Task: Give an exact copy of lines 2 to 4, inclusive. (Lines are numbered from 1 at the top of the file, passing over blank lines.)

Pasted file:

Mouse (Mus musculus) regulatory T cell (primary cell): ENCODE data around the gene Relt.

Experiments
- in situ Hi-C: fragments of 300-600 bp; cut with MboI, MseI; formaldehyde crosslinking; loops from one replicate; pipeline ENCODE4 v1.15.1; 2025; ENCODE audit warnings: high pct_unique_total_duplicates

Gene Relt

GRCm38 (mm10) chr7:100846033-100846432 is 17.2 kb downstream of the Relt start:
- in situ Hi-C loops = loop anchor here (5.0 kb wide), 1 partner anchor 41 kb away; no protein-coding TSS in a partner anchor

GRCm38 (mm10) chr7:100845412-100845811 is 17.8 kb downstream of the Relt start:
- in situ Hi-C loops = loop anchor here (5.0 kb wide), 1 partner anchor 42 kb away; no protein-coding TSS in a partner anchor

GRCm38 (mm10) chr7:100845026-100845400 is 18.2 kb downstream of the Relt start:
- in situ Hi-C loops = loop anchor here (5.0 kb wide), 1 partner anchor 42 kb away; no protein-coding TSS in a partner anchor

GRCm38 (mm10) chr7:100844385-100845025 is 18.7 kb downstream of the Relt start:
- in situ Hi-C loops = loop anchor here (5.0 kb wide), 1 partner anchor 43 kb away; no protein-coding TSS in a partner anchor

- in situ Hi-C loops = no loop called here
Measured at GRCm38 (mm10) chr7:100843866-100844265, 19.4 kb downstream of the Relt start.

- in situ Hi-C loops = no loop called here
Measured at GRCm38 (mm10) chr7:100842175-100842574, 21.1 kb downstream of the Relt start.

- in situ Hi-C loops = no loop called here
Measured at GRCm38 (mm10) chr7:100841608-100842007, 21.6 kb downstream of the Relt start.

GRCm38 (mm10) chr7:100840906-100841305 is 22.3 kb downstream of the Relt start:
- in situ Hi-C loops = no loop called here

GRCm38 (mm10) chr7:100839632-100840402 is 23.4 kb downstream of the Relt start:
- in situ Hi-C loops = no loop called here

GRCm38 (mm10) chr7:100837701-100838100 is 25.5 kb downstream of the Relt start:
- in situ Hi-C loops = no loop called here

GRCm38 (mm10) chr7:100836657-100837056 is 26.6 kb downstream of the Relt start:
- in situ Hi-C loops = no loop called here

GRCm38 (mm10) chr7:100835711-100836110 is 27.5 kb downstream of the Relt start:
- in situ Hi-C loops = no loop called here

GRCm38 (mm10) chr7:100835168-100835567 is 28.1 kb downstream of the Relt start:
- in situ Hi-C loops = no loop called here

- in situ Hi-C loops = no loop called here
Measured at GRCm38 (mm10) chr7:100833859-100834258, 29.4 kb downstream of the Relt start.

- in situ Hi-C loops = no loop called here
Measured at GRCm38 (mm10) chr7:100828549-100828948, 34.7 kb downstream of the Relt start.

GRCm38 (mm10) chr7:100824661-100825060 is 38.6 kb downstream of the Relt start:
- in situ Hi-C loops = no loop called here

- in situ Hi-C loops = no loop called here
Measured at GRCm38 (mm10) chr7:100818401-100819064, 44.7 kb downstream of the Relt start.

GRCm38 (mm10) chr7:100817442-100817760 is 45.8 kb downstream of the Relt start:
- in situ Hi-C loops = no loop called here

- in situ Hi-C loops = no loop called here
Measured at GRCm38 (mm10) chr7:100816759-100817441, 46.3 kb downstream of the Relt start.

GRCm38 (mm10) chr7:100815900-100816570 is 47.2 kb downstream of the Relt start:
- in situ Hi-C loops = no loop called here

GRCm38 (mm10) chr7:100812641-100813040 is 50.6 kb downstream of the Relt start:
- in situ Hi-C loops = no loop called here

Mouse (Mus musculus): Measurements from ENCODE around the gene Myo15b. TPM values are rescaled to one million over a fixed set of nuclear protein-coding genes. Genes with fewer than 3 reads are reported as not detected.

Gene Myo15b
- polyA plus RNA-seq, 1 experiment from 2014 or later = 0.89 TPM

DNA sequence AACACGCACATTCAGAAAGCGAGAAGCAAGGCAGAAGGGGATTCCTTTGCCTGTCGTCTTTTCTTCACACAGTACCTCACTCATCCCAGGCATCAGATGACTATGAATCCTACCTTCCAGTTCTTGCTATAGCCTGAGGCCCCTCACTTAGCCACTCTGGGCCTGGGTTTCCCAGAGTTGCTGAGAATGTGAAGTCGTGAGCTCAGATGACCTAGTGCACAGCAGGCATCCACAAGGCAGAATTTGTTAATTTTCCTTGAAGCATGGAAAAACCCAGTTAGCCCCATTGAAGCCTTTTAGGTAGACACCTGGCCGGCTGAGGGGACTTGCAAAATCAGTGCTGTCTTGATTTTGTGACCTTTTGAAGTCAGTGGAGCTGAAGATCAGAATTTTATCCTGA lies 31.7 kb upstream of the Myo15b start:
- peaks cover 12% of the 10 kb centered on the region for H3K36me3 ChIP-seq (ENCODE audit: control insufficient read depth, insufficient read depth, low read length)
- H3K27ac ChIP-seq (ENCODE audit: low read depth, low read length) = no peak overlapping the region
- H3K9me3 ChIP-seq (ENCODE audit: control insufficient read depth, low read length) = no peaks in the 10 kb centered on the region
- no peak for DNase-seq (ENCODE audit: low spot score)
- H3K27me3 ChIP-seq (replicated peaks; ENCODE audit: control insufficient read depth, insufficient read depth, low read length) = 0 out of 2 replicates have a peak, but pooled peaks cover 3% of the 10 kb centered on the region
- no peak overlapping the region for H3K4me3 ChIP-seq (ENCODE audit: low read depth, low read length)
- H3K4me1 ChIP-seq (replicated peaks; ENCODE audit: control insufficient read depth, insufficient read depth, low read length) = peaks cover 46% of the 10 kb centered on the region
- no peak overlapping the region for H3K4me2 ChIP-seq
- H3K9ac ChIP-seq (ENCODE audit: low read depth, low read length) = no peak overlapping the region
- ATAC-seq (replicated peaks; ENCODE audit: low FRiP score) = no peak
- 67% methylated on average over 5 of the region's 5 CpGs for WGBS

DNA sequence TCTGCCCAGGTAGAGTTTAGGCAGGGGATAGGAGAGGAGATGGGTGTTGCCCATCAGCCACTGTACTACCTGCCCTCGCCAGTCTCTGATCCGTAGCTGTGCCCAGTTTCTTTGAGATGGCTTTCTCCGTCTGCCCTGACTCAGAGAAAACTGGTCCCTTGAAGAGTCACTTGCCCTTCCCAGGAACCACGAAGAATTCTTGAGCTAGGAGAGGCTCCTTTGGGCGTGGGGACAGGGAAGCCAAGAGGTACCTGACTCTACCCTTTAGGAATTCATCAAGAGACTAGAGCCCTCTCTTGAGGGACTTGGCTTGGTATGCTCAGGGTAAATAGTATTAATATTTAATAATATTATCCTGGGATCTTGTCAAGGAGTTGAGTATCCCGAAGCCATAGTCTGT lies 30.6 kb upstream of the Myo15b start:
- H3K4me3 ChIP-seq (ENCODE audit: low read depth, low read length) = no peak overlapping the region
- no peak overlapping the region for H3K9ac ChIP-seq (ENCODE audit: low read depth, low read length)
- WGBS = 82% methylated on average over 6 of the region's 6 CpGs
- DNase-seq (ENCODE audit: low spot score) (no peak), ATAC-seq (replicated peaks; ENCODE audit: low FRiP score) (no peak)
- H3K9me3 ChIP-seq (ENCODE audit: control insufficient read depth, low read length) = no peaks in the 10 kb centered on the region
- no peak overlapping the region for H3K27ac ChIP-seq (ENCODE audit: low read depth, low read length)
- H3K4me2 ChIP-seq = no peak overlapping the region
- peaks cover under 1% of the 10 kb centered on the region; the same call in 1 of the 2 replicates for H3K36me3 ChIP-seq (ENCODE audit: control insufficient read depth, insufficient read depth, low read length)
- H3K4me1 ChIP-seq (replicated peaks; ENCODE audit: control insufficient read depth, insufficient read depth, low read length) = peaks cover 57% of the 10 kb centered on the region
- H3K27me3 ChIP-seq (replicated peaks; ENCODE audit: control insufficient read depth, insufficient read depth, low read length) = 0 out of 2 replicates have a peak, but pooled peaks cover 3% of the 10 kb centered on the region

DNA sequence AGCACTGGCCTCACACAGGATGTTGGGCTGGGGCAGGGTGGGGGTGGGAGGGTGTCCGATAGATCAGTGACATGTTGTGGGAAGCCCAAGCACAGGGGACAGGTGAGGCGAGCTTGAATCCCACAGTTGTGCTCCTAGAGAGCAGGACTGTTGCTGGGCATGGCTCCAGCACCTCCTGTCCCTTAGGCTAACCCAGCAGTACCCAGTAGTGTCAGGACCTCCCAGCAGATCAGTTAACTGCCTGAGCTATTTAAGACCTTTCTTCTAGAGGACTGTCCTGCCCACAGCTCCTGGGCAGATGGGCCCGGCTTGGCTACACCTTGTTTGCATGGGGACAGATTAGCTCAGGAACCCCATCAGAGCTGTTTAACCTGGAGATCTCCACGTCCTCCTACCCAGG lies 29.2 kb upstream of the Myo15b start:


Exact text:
Experiments
- in situ Hi-C: fragments of 300-600 bp; cut with MboI, MseI; formaldehyde crosslinking; loops from one replicate; pipeline ENCODE4 v1.15.1; 2025; ENCODE audit warnings: high pct_unique_total_duplicates

Gene Relt